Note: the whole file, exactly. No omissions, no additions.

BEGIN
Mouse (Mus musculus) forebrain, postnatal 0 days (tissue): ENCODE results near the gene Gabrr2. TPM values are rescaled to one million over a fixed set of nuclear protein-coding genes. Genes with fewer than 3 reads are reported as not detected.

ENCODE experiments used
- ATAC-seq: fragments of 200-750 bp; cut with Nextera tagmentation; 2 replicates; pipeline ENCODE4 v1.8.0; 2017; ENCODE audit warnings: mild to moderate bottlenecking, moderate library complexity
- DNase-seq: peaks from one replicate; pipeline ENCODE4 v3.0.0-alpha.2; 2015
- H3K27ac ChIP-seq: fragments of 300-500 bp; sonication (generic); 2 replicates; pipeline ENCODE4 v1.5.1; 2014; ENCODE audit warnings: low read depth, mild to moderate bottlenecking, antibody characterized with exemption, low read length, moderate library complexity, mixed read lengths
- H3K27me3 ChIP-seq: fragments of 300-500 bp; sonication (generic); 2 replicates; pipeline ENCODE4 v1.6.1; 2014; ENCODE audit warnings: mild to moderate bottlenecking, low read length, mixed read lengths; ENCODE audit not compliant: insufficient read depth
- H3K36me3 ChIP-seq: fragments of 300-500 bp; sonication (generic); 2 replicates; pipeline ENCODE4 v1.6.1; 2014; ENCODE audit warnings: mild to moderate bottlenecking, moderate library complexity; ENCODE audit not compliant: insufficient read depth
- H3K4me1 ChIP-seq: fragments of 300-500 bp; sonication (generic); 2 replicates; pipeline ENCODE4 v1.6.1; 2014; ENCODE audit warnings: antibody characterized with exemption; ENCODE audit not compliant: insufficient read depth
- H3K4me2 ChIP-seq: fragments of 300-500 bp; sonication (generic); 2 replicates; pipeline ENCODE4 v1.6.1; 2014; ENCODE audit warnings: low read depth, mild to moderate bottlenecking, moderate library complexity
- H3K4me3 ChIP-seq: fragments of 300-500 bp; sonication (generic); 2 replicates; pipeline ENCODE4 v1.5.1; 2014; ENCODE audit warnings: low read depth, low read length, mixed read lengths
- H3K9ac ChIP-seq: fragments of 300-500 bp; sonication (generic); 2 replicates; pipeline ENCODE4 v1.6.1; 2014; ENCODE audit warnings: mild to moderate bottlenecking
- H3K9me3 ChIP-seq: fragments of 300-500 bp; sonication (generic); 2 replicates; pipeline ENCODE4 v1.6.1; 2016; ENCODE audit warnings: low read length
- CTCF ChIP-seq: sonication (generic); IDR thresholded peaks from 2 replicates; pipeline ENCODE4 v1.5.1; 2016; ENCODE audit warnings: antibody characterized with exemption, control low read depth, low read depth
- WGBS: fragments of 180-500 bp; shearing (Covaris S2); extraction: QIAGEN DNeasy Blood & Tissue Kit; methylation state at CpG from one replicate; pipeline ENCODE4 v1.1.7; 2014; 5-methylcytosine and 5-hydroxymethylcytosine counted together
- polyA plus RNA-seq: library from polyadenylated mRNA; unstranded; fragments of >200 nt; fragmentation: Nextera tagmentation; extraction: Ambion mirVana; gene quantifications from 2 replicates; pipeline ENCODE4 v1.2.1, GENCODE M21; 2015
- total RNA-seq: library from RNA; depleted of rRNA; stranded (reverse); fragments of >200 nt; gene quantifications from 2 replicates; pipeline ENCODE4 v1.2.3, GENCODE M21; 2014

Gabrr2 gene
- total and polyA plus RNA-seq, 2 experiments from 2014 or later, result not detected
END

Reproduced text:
Mouse (Mus musculus) forebrain, postnatal 0 days (tissue): ENCODE results near the gene Gabrr2. TPM values are rescaled to one million over a fixed set of nuclear protein-coding genes. Genes with fewer than 3 reads are reported as not detected.

ENCODE experiments used
- ATAC-seq: fragments of 200-750 bp; cut with Nextera tagmentation; 2 replicates; pipeline ENCODE4 v1.8.0; 2017; ENCODE audit warnings: mild to moderate bottlenecking, moderate library complexity
- DNase-seq: peaks from one replicate; pipeline ENCODE4 v3.0.0-alpha.2; 2015
- H3K27ac ChIP-seq: fragments of 300-500 bp; sonication (generic); 2 replicates; pipeline ENCODE4 v1.5.1; 2014; ENCODE audit warnings: low read depth, mild to moderate bottlenecking, antibody characterized with exemption, low read length, moderate library complexity, mixed read lengths
- H3K27me3 ChIP-seq: fragments of 300-500 bp; sonication (generic); 2 replicates; pipeline ENCODE4 v1.6.1; 2014; ENCODE audit warnings: mild to moderate bottlenecking, low read length, mixed read lengths; ENCODE audit not compliant: insufficient read depth
- H3K36me3 ChIP-seq: fragments of 300-500 bp; sonication (generic); 2 replicates; pipeline ENCODE4 v1.6.1; 2014; ENCODE audit warnings: mild to moderate bottlenecking, moderate library complexity; ENCODE audit not compliant: insufficient read depth
- H3K4me1 ChIP-seq: fragments of 300-500 bp; sonication (generic); 2 replicates; pipeline ENCODE4 v1.6.1; 2014; ENCODE audit warnings: antibody characterized with exemption; ENCODE audit not compliant: insufficient read depth
- H3K4me2 ChIP-seq: fragments of 300-500 bp; sonication (generic); 2 replicates; pipeline ENCODE4 v1.6.1; 2014; ENCODE audit warnings: low read depth, mild to moderate bottlenecking, moderate library complexity
- H3K4me3 ChIP-seq: fragments of 300-500 bp; sonication (generic); 2 replicates; pipeline ENCODE4 v1.5.1; 2014; ENCODE audit warnings: low read depth, low read length, mixed read lengths
- H3K9ac ChIP-seq: fragments of 300-500 bp; sonication (generic); 2 replicates; pipeline ENCODE4 v1.6.1; 2014; ENCODE audit warnings: mild to moderate bottlenecking
- H3K9me3 ChIP-seq: fragments of 300-500 bp; sonication (generic); 2 replicates; pipeline ENCODE4 v1.6.1; 2016; ENCODE audit warnings: low read length
- CTCF ChIP-seq: sonication (generic); IDR thresholded peaks from 2 replicates; pipeline ENCODE4 v1.5.1; 2016; ENCODE audit warnings: antibody characterized with exemption, control low read depth, low read depth
- WGBS: fragments of 180-500 bp; shearing (Covaris S2); extraction: QIAGEN DNeasy Blood & Tissue Kit; methylation state at CpG from one replicate; pipeline ENCODE4 v1.1.7; 2014; 5-methylcytosine and 5-hydroxymethylcytosine counted together
- polyA plus RNA-seq: library from polyadenylated mRNA; unstranded; fragments of >200 nt; fragmentation: Nextera tagmentation; extraction: Ambion mirVana; gene quantifications from 2 replicates; pipeline ENCODE4 v1.2.1, GENCODE M21; 2015
- total RNA-seq: library from RNA; depleted of rRNA; stranded (reverse); fragments of >200 nt; gene quantifications from 2 replicates; pipeline ENCODE4 v1.2.3, GENCODE M21; 2014

Gabrr2 gene
- total and polyA plus RNA-seq, 2 experiments from 2014 or later, result not detected